When looking at ANY marketing and sales strategy, the underpinning principles are always:

  • Promote – That is to let potential customers know you exist, what your products or services are, and how they provide benefits
  • Sell – That is to persuade buyers that your product or service is the best solution for them and get them to commit to purchasing with you

Bear in mind, good strategies start with the customer because, ultimately, they get to decide where they spend their money, whether it be with you, a competitor, or nowhere at all.

Content marketing is no different, the aim is to promote and sell.

The reason content marketing is so important now, vital in fact, is because it’s arguably the best way to promote and sell in today’s online world.

Think about this, 4.66 billion people worldwide are active internet users and with this comes ease of access to information. That means that every decision (yes, including whether or not to buy from you) can be assisted by powerful search engines like Google, or online communities on one of the many growing social media sites, such as Facebook, Instagram or Twitter.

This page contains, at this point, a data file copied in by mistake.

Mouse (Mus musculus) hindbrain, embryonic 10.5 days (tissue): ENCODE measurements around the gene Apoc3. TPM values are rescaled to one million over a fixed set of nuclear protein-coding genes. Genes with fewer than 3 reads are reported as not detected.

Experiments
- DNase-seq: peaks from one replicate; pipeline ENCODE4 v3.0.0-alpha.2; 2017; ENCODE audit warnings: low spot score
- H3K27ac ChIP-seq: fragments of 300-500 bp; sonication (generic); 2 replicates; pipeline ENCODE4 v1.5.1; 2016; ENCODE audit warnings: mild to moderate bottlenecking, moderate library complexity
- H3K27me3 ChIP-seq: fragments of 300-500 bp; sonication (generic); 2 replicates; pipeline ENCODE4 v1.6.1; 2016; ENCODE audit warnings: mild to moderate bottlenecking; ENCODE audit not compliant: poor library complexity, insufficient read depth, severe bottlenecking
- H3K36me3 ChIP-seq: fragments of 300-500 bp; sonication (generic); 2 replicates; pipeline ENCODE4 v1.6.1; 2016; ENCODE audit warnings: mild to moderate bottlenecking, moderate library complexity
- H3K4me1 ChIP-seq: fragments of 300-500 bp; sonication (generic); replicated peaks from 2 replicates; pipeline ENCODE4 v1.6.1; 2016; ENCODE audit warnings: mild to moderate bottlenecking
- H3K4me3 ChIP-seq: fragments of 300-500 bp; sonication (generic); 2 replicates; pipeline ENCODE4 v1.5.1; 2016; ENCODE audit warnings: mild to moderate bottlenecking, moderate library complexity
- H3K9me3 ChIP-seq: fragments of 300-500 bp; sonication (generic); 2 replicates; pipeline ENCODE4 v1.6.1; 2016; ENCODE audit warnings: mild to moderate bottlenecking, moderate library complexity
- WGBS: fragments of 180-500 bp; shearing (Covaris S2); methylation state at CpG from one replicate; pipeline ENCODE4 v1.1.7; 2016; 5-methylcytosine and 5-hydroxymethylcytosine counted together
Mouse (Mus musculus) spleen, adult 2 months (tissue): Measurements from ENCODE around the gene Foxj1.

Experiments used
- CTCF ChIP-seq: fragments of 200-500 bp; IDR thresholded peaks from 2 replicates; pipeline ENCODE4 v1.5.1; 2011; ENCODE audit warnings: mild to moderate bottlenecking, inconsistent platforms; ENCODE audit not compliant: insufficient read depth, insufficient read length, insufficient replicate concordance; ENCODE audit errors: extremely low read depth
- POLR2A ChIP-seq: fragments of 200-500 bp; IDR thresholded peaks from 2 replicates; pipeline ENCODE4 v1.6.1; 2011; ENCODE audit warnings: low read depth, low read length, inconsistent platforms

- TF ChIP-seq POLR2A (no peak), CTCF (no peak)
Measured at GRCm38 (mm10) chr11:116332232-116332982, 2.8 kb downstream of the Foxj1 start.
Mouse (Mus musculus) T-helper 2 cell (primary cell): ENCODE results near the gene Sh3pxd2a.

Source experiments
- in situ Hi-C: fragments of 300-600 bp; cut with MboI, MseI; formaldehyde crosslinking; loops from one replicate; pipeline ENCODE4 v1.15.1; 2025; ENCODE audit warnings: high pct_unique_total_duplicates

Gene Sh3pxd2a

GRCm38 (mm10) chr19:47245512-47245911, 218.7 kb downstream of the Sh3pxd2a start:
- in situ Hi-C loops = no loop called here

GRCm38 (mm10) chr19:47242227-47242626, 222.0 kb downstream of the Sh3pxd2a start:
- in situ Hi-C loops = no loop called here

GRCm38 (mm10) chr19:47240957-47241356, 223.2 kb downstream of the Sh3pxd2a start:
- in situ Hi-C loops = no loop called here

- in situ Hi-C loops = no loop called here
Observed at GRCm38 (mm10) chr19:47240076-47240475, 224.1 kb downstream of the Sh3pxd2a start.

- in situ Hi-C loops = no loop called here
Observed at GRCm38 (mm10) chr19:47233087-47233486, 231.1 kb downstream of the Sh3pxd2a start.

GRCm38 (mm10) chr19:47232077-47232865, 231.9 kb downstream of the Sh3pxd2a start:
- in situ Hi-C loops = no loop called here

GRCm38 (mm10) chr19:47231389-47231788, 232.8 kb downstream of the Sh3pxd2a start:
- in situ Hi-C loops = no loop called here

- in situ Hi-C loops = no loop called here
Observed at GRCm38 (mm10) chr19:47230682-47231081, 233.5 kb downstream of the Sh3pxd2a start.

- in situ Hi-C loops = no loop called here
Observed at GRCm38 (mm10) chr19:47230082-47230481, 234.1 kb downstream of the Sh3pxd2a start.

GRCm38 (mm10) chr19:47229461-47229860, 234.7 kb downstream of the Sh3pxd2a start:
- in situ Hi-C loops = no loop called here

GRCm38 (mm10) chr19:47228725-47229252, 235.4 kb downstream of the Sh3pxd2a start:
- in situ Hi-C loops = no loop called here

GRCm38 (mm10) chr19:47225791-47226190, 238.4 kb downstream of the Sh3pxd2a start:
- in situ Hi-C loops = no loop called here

Then think about this, in the 2017 book Value-ology, the authors claim that B2B buyers tend to be over 60% of the way through the sales process before they contact a salesperson. So, if you’re not visible online, the chances are you will never get the opportunity to sell to them in the first place.

To reiterate, almost two thirds of the world are online, including your customers and your competition.

If you want to increase sales, you need to be online and you need to attract and retain your target audience. This is where a content marketing strategy comes into play.

What are the benefits of content marketing?

Put yourself in your customer’s shoes. How do they make decisions about buying products or services?

Typically, it’s going to look something like the buying journey (or decision-making process) below:

10X Buyer Journey

The brilliant thing about content marketing is simple.

When it is planned well, and executed and delivered consistently, it can be applied to each stage of this consumer decision making process. In other words, you can help your target audience through their buying journey to reach a destination where they buy from you.